Synthetic fillers like hyaluronic acid are now incredibly popular to restore lost volume, like fat grafting. We ask Dr. Bryce Cowan to compare the upsides and downsides of each procedure.
First, both synthetic fillers and fat grafting are used to treat volume loss but the procedures serve a very different need, and they both have an important place in the cosmetic marketplace. Cosmetic fillers are most commonly made of hyaluronic acid and are produced by strep bacteria and then chemically cross-linked to add additional stability and longevity. One of the advantages of fillers is that they are synthetic and available on the shelf so there is no donor site required, and therefore, the procedure has little down time. Synthetic fillers can be placed to fill in fine lines and wrinkles close to the surface in a concealed way. They are broken down by the immune system over time, however, and this is a major limitation as retreatment will be required to maintain the appearance. Another advantage of fillers is that the correction is reliable as fillers are used on a 1 to 1 basis, correcting what you see exactly. Finally, fillers can be reversed more readily using an enzyme called hyaluronidase, which resorps the filler, should the outcome not be satisfactory.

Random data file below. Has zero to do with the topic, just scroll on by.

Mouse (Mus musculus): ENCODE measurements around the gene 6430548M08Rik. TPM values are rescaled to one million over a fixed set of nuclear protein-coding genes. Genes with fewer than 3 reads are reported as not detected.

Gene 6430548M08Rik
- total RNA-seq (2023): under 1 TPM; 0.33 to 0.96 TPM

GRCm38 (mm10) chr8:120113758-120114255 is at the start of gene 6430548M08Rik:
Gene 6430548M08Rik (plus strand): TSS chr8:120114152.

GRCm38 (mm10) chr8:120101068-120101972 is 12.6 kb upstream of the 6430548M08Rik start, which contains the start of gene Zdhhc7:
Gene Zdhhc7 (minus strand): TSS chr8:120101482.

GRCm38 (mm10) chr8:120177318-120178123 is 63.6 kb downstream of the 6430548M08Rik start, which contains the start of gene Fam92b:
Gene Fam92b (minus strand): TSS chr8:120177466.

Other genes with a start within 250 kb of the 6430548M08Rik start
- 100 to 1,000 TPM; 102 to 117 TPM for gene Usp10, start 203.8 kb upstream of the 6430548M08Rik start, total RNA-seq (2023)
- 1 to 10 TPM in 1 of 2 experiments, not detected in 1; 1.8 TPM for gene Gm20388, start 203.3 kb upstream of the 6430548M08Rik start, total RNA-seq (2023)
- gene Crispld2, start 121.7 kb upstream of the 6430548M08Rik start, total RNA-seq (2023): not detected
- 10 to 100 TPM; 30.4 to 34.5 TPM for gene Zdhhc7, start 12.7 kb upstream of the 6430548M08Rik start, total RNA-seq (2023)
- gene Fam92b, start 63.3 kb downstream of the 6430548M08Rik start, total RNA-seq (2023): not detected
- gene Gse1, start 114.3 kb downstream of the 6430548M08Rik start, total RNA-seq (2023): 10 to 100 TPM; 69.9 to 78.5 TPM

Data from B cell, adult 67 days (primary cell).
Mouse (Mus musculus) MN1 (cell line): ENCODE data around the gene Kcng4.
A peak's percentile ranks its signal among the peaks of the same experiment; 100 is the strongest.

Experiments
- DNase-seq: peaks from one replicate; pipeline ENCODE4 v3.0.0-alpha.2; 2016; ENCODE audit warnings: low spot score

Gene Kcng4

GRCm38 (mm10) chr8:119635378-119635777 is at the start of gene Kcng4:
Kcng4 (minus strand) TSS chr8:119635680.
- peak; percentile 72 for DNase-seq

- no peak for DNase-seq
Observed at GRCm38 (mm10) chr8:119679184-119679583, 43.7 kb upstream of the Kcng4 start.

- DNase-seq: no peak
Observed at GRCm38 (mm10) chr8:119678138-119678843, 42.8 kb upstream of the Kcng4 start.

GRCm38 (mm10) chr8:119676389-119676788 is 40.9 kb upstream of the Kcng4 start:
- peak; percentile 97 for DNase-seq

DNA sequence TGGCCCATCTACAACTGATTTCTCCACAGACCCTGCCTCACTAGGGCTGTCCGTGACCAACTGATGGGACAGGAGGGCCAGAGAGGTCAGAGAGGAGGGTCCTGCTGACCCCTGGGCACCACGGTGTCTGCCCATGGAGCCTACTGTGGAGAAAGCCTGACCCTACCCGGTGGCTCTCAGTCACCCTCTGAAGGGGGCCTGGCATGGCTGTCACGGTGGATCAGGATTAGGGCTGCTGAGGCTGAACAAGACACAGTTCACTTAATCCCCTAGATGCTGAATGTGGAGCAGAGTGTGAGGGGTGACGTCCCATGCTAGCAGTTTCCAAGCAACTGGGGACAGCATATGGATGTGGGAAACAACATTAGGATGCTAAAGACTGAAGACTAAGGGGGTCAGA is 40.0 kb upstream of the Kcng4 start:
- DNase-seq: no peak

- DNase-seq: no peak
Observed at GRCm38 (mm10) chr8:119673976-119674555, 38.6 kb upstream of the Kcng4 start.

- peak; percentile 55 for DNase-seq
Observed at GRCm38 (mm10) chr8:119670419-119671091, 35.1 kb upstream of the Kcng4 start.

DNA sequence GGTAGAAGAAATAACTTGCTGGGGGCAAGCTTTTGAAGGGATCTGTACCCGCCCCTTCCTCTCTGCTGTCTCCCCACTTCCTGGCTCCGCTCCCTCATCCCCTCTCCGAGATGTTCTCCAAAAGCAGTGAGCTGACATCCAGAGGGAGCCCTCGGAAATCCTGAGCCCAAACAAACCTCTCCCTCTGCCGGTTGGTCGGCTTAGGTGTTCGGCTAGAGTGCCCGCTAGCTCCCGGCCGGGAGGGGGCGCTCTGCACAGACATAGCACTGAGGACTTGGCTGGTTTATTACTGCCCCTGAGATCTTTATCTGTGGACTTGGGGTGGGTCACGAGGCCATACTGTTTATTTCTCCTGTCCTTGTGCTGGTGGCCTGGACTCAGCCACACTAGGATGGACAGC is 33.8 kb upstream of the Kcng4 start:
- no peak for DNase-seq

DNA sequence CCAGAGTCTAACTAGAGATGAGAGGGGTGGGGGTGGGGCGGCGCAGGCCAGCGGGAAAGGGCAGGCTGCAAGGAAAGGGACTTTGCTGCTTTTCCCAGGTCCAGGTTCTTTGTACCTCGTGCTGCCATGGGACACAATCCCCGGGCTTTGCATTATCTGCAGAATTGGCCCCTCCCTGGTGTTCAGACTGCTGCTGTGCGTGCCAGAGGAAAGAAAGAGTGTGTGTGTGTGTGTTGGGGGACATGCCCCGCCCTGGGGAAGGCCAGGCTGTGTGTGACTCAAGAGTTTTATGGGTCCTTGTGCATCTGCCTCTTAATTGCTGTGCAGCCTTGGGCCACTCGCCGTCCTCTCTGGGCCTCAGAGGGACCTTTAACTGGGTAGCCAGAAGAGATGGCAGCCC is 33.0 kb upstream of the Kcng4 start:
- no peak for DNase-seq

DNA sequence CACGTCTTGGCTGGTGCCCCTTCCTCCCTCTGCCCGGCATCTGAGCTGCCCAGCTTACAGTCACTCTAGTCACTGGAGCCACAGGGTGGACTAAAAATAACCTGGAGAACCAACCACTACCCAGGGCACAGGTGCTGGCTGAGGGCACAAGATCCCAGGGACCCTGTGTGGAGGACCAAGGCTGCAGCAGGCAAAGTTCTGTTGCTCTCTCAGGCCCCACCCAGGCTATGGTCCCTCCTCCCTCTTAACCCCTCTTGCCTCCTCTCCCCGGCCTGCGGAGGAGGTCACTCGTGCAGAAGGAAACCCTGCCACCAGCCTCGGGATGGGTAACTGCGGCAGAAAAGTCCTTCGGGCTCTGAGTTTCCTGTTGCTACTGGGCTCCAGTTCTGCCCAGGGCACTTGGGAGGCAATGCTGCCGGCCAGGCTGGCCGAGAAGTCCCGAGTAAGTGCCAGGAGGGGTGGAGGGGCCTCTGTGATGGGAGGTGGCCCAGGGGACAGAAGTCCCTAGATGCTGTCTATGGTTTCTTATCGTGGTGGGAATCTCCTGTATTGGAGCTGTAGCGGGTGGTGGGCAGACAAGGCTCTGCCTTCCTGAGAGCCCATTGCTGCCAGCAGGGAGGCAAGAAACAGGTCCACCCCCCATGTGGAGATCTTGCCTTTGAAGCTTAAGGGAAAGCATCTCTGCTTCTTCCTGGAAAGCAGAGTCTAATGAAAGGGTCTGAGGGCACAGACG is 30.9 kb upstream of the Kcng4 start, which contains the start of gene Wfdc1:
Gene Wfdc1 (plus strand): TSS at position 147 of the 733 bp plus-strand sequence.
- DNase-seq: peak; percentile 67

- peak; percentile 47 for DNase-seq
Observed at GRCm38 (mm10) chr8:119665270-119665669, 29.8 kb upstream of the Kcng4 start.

Fat grafting injects fat deeper into the skin and lasts far longer. Typically they can survive for a decade or longer, and in theory, indefinitely, far outlasting fillers which typically last 6 to 12 months. Fat grafts are usually used to fill in larger volumes. The procedure is more involved as a donor site is required, although most patients have some area where they don’t mind losing a bit of fat, like the abdomen. The recovery time is more significant, as bruising is more significant than they are with fillers. Again, both fillers and fat grafts have their proper place and uses.